Using the default rule to increase the demand of doggy bags in restaurants
This nudge was created by Massimo Cesareo with the help of Andrea Compiani, Magdalena Edyta Lopes, Paolina Stoyanova, Marianna Vaccaro, Francesco Pozzi & Paolo Moderato. The intervention took place at the restaurant RISE Live Bistrot near Milan.
To tackle food waste in the restaurants, NudgeItalia carried out an intervention to increase the demand for doggy bags in a pizzeria near Milano (Italy). While clients usually have to actively ask the waiters to pack their leftovers in a doggy bag, in the experiment the default rule was changed to automatically provide with a doggy bag when the clients had uneaten food on their plates, unless they actively choose to opt-out.
The participants of the study where the self-selected clientele of the pizzeria. Data were collected over the course of one month by counting the number clients who had leftovers (at least one slice of pizza left), and the number of demanded doggy bags.
During the first two weeks, the demand for doggy bags was simply measured. During the second two weeks, the intervention took place. In front of each client, we placed a double-sided poker-chip, with the two sides coloured in a different way, respectively green and red. The poker-chip was placed with the green side up by default. This signaled that the customer wanted a doggy bag if they had any leftovers. This means that the customers, in order to receive the doggy bag, just had to leave it on that side, while they had to turn it up on the red side to opt-out .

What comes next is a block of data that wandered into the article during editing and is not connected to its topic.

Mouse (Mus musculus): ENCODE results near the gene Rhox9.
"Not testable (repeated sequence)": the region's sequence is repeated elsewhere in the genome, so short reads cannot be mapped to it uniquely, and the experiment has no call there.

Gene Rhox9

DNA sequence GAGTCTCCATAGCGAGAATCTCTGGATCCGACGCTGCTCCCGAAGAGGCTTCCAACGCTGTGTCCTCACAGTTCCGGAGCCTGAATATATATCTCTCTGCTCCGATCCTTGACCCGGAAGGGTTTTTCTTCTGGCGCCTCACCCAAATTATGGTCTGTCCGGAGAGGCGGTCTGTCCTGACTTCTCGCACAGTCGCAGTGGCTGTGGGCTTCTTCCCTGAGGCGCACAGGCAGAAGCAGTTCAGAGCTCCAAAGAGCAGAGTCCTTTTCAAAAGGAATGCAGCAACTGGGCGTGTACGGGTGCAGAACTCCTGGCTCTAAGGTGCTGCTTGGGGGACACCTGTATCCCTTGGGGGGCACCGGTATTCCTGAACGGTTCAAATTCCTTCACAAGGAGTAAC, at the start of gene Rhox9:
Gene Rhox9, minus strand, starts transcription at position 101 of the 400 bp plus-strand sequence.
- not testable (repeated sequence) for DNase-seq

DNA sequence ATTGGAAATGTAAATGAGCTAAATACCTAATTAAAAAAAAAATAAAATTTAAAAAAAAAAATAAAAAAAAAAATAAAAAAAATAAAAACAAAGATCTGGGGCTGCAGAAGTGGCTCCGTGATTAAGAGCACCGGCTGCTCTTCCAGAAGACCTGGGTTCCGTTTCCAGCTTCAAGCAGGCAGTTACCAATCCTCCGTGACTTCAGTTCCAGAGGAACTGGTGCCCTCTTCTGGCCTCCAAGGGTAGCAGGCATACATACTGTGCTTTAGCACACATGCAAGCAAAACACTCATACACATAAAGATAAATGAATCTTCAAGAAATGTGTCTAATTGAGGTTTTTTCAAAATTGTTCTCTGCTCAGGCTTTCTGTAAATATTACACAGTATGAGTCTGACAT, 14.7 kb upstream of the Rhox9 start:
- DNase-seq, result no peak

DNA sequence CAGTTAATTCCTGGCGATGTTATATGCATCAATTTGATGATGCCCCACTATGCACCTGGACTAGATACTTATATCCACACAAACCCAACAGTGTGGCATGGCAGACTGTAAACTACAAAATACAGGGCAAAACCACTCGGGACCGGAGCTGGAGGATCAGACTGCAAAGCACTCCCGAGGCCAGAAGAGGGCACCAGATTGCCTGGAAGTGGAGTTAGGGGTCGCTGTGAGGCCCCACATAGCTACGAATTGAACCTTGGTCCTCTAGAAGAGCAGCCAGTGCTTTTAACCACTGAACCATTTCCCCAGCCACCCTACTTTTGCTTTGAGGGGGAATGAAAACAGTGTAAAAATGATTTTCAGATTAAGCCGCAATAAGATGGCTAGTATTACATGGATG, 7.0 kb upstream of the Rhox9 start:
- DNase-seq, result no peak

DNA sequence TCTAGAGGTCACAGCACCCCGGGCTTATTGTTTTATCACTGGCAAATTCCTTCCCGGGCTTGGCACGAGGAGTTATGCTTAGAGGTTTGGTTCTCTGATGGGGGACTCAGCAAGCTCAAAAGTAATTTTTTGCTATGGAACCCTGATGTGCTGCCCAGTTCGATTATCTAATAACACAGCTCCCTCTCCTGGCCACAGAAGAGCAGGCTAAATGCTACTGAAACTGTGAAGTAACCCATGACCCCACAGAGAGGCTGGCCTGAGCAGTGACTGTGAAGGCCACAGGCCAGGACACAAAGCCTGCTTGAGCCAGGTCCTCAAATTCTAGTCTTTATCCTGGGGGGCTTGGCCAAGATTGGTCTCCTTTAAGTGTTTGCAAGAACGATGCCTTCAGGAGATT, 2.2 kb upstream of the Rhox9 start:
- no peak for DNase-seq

To make the intervention easily understandable for the customers, a centerpiece with simple instructions was placed on each table. In addition, a printed paper with the instructions was placed inside each menu. (See picture below)
A chi-square test was run to compare the data in the two conditions, showing a statistically significant difference between the first and the second phase. The percentage of demanded doggy bags increased by 44% during the second two weeks (85%) compared with the first two (41%).
The results confirmed our initial hypothesis. Manipulating the default rule showed to be an effective means to increase the demand for doggy bags in a pizzeria setting.
There has been given access to a blog post about this nudge (in Italian). Here you can find more relevant information on the nudge.
Sunstein, Cass R. “Choosing not to choose.” (2015). ; Johnson, Eric J., and Daniel Goldstein. “Do defaults save lives?.” Science 302.5649 (2003): 1338-1339.